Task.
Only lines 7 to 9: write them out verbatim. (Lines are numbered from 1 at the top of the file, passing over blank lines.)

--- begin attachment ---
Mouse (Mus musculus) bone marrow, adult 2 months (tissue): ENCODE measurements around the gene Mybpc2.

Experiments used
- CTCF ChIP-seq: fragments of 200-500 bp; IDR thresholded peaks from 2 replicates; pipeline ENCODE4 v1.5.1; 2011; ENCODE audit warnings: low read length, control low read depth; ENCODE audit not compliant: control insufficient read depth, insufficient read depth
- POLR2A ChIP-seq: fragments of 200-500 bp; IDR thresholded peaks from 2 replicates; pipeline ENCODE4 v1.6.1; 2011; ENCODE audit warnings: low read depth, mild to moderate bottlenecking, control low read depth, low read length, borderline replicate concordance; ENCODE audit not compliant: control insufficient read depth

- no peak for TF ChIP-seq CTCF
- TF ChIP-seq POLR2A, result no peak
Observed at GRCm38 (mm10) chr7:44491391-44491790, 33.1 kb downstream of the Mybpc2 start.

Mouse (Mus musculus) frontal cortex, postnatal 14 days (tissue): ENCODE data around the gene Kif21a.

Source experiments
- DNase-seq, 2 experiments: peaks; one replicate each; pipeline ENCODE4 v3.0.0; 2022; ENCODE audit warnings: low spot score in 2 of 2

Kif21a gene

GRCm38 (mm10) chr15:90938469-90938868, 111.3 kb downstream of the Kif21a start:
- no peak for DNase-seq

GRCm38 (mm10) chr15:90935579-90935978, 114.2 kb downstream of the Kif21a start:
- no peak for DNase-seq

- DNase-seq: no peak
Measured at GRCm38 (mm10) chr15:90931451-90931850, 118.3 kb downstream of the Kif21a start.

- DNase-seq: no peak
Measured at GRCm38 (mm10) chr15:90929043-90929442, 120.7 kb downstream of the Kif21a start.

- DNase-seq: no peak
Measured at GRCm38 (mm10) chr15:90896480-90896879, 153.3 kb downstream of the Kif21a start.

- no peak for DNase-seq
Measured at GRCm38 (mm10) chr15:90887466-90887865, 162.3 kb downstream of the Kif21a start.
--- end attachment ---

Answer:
Observed at GRCm38 (mm10) chr7:44491391-44491790, 33.1 kb downstream of the Mybpc2 start.

Mouse (Mus musculus) frontal cortex, postnatal 14 days (tissue): ENCODE data around the gene Kif21a.

Source experiments